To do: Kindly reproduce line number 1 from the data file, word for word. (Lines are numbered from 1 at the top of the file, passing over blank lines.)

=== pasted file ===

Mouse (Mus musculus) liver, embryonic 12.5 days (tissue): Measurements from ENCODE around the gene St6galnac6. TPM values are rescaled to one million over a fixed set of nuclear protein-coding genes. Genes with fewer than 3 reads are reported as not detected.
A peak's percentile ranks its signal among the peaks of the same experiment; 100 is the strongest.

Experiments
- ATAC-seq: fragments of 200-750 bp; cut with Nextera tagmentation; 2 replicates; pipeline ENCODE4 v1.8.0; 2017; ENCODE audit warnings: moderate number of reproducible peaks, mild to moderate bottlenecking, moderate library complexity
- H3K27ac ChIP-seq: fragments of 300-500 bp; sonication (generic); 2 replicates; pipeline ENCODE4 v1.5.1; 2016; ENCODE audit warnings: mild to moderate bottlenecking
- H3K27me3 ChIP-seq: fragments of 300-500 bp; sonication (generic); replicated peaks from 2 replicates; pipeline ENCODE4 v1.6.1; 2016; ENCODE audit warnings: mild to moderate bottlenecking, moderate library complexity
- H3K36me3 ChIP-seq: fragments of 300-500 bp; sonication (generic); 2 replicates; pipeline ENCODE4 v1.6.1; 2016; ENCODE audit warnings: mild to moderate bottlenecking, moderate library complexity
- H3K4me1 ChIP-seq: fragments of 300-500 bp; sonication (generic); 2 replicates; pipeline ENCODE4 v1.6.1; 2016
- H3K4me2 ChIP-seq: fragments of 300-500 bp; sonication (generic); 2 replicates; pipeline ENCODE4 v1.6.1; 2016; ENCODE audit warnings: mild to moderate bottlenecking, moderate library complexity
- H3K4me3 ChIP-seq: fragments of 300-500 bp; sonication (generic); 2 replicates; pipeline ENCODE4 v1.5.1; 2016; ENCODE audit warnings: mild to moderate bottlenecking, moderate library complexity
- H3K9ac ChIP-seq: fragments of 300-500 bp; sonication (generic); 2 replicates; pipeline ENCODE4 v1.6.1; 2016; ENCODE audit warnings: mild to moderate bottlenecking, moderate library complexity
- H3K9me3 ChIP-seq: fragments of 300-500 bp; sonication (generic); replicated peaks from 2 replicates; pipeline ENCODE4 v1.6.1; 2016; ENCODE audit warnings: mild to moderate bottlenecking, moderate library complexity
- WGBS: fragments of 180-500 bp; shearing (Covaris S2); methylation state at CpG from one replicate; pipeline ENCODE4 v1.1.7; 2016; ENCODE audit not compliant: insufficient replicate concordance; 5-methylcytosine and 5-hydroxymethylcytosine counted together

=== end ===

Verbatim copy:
Mouse (Mus musculus) liver, embryonic 12.5 days (tissue): Measurements from ENCODE around the gene St6galnac6. TPM values are rescaled to one million over a fixed set of nuclear protein-coding genes. Genes with fewer than 3 reads are reported as not detected.